NYT writer Aisha Harris spoke to Jay about Rest In Power: The Trayvon Martin Story and his other work in documentaries and activism.

AH: The documentary makes a case for viewing Trayvon Martin’s death and the Zimmerman verdict as a turning point that galvanized progressive political activists and white supremacists alike. Did it help spark your own desire to be more publicly outspoken about politics?

JAY-Z: I wouldn’t use that as the catalyst. So many things have been going on and the whole climate in America has changed again. I mean, obviously, I think it was the pendulum swinging back from Obama being president. I feel like it was festering and I think the Obama administration just brought those frustrations to another place where people can spread the propaganda of hate.

Also, on the flip side, we’re looking at people who, in areas like Middle America, were not really taken care of. You know? They vote for Democrats because their parents voted Democrat and America was a different place at that time. The middle class was allowed to thrive and there was steel in Indiana and the car jobs in Detroit and all these places where these factories were to provide a way for you to start somewhere in low income, get middle class and then maybe end up with the house of your dreams. This was the American dream and it was real. Then that America changed and no one addressed that.

There are a lot of things going on that lead to these sorts of films, these docs that I’m creating now. It’s more of an education, because it’s so egregious that people don’t believe it.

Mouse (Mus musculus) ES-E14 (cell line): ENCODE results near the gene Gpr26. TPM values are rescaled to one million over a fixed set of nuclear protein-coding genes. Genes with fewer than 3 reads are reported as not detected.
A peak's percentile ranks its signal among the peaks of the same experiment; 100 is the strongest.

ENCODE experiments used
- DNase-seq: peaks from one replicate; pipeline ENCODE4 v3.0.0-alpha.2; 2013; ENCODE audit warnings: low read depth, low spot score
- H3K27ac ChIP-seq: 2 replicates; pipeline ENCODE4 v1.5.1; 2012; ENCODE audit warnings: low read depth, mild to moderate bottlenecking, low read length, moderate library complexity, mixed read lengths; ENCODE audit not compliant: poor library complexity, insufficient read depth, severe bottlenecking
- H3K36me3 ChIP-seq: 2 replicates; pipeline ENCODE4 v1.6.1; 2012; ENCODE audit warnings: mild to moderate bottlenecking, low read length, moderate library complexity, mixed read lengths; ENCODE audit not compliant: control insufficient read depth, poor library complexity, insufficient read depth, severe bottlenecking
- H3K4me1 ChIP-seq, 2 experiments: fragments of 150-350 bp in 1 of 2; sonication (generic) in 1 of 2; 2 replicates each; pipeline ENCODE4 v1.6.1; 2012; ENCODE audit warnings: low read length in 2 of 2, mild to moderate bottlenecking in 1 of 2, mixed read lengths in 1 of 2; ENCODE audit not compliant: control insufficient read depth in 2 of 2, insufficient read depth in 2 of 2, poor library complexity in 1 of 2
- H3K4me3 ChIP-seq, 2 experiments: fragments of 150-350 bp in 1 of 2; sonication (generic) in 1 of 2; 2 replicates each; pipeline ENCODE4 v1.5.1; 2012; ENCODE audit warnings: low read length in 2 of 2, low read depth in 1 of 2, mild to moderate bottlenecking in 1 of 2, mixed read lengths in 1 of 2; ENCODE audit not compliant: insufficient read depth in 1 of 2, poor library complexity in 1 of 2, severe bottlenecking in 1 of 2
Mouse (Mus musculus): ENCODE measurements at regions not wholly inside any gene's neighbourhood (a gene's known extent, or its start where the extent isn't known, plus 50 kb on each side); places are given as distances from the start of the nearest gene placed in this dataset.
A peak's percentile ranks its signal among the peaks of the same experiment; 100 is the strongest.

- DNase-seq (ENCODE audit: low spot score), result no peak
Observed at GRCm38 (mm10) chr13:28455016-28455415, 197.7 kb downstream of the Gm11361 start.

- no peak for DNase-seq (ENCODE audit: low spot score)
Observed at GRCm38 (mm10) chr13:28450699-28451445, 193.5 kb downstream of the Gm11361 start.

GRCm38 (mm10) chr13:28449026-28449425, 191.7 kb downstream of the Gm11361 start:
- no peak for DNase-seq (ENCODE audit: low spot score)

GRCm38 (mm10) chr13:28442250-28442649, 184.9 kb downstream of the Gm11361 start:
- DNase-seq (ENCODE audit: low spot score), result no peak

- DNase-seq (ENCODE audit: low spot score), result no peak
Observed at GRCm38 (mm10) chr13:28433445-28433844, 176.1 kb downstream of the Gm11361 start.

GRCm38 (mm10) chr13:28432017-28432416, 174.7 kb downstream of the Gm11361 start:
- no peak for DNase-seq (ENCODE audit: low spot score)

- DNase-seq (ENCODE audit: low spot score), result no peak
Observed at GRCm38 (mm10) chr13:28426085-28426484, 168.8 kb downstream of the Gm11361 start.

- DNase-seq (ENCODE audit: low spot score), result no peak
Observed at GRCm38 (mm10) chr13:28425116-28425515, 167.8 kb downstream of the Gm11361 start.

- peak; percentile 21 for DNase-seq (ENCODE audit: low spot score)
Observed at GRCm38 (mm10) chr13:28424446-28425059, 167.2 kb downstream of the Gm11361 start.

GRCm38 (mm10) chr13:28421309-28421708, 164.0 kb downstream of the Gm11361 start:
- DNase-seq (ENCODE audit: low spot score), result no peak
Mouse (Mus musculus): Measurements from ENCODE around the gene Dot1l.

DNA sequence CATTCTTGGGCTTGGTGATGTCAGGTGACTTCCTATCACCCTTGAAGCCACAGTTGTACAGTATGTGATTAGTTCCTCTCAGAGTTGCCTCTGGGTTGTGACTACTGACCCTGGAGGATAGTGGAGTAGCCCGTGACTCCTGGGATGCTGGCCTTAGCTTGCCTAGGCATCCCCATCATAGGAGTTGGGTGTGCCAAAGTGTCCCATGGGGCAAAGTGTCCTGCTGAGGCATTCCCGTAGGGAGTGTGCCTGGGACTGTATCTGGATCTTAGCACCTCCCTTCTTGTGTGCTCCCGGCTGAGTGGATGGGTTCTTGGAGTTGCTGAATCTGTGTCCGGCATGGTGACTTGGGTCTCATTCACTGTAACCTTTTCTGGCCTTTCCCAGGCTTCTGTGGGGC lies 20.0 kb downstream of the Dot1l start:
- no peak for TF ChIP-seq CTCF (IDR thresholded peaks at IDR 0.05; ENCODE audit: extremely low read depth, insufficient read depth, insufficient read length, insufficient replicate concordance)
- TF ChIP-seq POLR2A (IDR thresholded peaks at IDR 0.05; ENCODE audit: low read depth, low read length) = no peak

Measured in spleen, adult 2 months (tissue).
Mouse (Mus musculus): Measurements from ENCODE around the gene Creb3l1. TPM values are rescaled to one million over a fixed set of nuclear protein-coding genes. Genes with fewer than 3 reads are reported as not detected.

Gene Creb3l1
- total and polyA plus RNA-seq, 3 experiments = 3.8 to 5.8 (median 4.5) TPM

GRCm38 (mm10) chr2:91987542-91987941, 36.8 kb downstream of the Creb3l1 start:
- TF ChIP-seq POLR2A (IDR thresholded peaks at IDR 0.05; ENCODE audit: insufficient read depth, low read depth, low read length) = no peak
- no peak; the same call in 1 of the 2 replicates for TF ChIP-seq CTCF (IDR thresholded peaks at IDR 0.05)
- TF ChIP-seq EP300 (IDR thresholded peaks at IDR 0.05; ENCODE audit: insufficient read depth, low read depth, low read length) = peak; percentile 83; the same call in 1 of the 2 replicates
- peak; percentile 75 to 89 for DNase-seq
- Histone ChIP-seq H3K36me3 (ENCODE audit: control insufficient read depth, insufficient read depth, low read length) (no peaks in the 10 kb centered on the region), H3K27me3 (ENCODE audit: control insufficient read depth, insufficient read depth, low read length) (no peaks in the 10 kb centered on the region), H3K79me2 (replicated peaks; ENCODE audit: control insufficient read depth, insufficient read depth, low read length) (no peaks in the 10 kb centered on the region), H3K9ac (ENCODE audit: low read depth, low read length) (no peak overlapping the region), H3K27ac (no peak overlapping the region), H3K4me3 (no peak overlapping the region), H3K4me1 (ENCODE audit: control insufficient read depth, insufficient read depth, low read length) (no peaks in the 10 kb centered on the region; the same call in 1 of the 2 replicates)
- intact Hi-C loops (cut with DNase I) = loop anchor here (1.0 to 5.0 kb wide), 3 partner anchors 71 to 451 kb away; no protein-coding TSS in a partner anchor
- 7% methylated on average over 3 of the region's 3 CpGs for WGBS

People have to really see this. They have to see it again and they have to see it with facts and details, because people don’t really believe it. Until the world believes it and everyone gets involved, it’s going to be a black problem.

I think people have been able to hide behind, “He must’ve been out there doing something.” “He had a hoodie on.” I’m not talking about people who have this preconceived notion of black people as robbers bad. I’m talking about good people who’ve been able to hide behind the idea of, “No way that happened. Something had to be going on.”

AH: With the Kalief Browder documentary, about a teenager held at Rikers Island for three years without trial, you were hoping that it would change certain laws around solitary confinement for juveniles. Is the hope that something similar can happen with regard to the Stand Your Ground laws?

JAY-Z: Yes, absolutely. Again, it’s an educational process. This law, we have to get people to understand what it says. Of course, he will not be found guilty. It’s very difficult to be found guilty with this law as it stands today.

The system doesn’t work as it exists today. No one wants to talk about that because it’s as if you are bashing police officers. I’m not bashing police officers. I’m just saying the facts do not support this being the answer, the system as it stands today.

Read the full interview via The New York Times.

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